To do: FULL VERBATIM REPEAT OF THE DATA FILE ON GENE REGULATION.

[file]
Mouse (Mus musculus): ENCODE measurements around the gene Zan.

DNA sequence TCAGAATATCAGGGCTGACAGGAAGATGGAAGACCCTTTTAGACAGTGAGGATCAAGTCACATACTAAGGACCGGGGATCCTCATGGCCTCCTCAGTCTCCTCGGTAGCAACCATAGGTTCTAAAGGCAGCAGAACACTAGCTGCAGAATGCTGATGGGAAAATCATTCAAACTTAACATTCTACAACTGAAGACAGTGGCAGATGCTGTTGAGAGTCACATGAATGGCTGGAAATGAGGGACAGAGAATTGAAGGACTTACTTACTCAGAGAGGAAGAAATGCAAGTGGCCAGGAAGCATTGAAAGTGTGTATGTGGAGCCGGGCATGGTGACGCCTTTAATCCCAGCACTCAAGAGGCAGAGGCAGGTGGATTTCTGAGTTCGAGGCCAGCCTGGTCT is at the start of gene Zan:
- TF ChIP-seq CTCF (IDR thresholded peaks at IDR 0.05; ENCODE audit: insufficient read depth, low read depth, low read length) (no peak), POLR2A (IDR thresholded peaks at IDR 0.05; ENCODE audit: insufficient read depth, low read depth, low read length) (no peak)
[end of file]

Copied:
Mouse (Mus musculus): ENCODE measurements around the gene Zan.

DNA sequence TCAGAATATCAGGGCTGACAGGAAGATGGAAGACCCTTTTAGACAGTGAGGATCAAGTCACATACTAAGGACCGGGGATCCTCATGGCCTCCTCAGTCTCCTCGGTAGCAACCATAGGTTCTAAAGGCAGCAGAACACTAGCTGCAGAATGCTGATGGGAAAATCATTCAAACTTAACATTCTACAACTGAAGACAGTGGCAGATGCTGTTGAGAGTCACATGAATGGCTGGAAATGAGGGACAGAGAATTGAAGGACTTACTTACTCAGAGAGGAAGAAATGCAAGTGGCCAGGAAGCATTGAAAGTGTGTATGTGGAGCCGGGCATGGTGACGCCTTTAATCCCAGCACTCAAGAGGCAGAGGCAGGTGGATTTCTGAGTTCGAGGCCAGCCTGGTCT is at the start of gene Zan:
- TF ChIP-seq CTCF (IDR thresholded peaks at IDR 0.05; ENCODE audit: insufficient read depth, low read depth, low read length) (no peak), POLR2A (IDR thresholded peaks at IDR 0.05; ENCODE audit: insufficient read depth, low read depth, low read length) (no peak)